Swimming Australia is mourning the loss of Olympian John Konrads, who passed away on Sunday aged, 78.
A freestyle specialist who excelled in distance events, Konrads represented Australia at two Olympic Games – Rome 1960 and Tokyo 1964 – and became the third Australian to win gold in the 1500m freestyle after Andrew “Boy” Charlton and Murray Rose.
In a remarkable story, Konrads learnt to swim at a migrant hostel in New South Wales after his family left Latvia for Australia during the war. His family later settled in Bankstown when he was 11 years old and was enrolled at Revesby Primary School. It was here that he fortunately met a young teacher and swim coach named Don Talbot. Three years later in 1956 he was placed on the Australian Olympic team as a reserve to gain experience.
By 1958 he and his younger sister Ilsa – known as the Konrad Kids – were both setting world marks. He won three gold medals at the Commonwealth Games in Cardiff, Wales and became the first male swimmer to hold every freestyle world record from 200m to 1500m.
At the age of 17 at the 1960 Rome Olympics Konrads claimed gold in the 1500m freestyle after beating out his boyhood idol and defending champion, Rose. He also took home two bronze medals for the 400m freestyle and 4x200m freestyle relay.
Throughout his career he set 26 World Records and was inducted into the Sport Australia Hall of Fame in 1985.
Post his swimming career, Konrads became a swimming coach, and utilising his marketing degree from USC, eventually rose to the Australasian directorship of L'Oréal.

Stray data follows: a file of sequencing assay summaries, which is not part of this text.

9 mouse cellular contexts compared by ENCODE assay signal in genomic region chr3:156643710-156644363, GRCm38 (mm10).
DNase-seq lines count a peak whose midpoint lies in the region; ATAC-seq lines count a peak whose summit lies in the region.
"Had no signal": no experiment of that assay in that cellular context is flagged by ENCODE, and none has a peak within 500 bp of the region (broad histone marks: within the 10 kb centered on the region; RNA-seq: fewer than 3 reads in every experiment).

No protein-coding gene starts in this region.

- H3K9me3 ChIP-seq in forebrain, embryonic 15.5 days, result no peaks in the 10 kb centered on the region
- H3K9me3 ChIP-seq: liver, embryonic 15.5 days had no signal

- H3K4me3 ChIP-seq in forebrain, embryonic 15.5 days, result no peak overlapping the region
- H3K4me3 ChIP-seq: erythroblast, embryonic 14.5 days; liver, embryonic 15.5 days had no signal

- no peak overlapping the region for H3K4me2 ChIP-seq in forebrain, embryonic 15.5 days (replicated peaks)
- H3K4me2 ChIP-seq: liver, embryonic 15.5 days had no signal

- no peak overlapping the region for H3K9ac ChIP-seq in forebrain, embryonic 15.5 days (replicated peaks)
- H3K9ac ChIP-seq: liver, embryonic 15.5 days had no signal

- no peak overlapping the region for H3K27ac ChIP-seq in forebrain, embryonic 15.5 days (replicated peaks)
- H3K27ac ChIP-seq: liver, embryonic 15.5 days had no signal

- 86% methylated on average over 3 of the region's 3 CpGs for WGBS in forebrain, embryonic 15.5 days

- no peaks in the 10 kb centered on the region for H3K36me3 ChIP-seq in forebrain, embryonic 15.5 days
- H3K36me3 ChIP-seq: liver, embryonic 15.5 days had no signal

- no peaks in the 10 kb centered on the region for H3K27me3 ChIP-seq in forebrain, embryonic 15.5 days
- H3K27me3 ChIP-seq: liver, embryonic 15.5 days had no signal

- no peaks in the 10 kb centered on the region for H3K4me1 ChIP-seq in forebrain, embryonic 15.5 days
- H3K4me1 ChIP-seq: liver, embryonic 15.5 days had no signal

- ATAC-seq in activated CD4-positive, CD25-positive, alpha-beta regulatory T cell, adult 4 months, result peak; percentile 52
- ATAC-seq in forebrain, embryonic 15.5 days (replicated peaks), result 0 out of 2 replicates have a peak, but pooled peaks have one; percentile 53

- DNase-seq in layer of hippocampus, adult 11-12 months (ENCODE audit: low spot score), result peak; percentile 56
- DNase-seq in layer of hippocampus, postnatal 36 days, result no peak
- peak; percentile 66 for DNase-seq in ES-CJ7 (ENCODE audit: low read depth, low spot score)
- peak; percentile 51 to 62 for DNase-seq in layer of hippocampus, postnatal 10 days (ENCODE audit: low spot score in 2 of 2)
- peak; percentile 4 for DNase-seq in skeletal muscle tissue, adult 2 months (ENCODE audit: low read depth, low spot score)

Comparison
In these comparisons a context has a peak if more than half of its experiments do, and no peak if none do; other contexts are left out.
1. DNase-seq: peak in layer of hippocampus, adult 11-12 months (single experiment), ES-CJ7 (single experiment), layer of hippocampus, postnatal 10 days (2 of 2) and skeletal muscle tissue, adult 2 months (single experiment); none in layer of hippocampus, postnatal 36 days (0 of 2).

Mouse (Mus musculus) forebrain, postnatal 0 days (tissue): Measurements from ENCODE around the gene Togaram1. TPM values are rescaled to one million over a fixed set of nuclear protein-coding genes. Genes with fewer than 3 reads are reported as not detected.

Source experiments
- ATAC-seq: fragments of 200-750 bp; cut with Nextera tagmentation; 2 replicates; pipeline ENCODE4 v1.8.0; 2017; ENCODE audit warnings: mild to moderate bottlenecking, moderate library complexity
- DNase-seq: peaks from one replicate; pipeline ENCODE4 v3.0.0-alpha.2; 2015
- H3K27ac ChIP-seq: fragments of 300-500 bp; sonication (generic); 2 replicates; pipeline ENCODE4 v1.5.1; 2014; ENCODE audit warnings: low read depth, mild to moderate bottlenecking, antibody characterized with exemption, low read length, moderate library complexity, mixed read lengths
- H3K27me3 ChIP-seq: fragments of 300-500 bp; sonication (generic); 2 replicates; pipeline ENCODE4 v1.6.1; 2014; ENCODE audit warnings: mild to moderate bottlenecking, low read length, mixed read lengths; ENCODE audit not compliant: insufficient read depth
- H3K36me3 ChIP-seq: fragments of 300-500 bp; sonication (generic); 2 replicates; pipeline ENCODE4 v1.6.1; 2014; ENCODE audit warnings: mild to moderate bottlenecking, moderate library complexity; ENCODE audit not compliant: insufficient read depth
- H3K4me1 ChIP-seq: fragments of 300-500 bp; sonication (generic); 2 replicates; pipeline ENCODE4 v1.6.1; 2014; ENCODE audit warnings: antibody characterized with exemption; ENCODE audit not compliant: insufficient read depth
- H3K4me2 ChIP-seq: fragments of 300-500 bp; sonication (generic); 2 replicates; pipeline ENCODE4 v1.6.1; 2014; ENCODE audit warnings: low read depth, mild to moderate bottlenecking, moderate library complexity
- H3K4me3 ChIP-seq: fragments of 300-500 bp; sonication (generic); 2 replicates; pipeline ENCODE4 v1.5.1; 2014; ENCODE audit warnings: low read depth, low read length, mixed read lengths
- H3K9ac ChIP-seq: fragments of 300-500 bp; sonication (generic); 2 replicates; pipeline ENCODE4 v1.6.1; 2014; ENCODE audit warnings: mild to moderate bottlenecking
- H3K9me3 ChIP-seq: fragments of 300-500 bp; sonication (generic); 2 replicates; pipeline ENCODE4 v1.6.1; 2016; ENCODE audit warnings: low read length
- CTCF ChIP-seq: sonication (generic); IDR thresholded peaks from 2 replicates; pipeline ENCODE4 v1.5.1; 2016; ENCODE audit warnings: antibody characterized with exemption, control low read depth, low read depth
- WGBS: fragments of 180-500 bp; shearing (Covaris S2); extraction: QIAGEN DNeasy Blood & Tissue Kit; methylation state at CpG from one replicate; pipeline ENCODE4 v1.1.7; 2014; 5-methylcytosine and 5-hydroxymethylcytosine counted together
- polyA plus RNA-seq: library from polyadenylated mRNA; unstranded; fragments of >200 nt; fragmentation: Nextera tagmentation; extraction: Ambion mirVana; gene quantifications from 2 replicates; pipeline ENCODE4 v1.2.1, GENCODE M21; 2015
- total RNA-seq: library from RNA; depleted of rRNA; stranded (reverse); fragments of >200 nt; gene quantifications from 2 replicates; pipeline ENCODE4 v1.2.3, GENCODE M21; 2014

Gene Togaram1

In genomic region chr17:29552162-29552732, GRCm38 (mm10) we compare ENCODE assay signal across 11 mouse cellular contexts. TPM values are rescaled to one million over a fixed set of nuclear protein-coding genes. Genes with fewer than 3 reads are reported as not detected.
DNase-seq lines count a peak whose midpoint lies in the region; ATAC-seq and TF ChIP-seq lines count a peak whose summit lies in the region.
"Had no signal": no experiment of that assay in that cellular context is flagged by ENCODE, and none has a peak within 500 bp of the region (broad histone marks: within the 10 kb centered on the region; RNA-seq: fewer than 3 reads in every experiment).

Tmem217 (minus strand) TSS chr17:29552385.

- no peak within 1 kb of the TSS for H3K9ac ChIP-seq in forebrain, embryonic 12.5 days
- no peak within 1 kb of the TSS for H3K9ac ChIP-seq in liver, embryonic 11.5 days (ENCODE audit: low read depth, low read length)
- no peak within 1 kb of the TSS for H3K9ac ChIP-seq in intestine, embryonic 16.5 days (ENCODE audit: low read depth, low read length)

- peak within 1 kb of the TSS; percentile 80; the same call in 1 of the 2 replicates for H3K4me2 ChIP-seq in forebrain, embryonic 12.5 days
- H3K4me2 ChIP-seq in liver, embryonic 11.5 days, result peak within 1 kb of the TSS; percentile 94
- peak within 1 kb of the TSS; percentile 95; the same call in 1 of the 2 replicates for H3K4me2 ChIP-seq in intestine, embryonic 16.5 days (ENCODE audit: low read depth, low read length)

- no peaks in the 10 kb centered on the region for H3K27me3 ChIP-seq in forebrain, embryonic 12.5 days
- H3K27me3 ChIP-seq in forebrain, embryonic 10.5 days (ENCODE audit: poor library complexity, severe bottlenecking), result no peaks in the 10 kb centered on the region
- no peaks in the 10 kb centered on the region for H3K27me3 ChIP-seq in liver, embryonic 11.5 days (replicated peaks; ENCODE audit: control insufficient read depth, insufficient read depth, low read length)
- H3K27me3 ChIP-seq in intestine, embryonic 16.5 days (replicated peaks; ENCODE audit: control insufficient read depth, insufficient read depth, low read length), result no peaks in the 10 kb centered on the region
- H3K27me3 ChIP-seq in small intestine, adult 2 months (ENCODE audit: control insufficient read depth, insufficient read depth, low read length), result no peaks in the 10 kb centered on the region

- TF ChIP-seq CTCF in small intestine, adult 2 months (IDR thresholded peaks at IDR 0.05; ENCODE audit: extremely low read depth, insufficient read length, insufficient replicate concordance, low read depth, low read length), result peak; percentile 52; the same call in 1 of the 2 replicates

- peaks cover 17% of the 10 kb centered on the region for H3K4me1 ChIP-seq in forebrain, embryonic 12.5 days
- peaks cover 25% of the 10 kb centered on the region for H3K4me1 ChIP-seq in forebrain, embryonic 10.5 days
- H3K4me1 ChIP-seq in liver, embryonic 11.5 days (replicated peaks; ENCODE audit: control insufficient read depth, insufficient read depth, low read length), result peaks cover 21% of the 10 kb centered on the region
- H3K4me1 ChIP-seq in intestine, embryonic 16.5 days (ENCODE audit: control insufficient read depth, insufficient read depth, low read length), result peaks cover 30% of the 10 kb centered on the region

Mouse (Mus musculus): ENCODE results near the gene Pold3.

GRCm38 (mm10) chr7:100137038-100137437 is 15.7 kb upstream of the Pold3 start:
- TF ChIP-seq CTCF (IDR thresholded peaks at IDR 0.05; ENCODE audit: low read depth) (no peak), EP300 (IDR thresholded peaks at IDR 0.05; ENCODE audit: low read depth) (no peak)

Swimming Australia President, Kieren Perkins said Konrads dominated the Australian swimming scene during the ‘50s and ‘60s.
“Firstly, on behalf of Swimming Australia I’d like to send my condolences to John’s family, friends and loved ones – it’s a terribly sad time,” Perkins said.
“John’s story is quite amazing, it’s one of resilience and perseverance. To arrive in Australia as a young boy from Latvia who couldn’t swim, to then attend an Olympic Games as a 14-year-old only a few years later is remarkable.
“During his peak in the 1950s and ’60s John dominated the Australian swimming scene and achieved sensational feats in the distance freestyle events. The 1500m race obviously holds a very special place in my heart and I was lucky to have role models and mentors like John shine a light on this event for Australia – his feats helped cement it as an iconic event for our country at every Olympics.”